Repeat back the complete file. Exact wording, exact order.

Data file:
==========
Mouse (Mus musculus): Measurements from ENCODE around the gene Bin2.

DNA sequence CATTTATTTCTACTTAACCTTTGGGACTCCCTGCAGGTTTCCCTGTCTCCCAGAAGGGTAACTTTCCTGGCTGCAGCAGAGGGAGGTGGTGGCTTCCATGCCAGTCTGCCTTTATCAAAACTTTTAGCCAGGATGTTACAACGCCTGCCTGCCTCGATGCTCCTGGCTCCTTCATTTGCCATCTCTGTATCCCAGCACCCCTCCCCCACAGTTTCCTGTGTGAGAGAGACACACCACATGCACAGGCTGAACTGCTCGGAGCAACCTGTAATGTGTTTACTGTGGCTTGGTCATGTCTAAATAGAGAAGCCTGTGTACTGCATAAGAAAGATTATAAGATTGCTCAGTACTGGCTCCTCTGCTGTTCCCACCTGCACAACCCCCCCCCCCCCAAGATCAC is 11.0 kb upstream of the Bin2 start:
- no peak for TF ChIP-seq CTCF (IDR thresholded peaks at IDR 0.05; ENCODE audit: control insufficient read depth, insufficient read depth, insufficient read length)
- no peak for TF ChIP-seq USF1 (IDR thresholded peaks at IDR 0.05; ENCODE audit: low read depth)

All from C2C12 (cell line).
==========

Mouse (Mus musculus): Measurements from ENCODE around the gene Bin2.

DNA sequence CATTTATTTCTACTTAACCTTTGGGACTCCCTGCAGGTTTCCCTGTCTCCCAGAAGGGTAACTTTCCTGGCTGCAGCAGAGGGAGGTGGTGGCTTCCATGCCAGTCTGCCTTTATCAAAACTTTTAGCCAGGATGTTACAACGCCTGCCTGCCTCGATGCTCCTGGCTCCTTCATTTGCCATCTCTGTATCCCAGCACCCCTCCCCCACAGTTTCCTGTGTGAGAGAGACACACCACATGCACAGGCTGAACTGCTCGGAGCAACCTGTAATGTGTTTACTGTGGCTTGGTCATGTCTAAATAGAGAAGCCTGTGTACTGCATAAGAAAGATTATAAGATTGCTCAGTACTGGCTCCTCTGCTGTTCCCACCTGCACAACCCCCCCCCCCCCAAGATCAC is 11.0 kb upstream of the Bin2 start:
- no peak for TF ChIP-seq CTCF (IDR thresholded peaks at IDR 0.05; ENCODE audit: control insufficient read depth, insufficient read depth, insufficient read length)
- no peak for TF ChIP-seq USF1 (IDR thresholded peaks at IDR 0.05; ENCODE audit: low read depth)

All from C2C12 (cell line).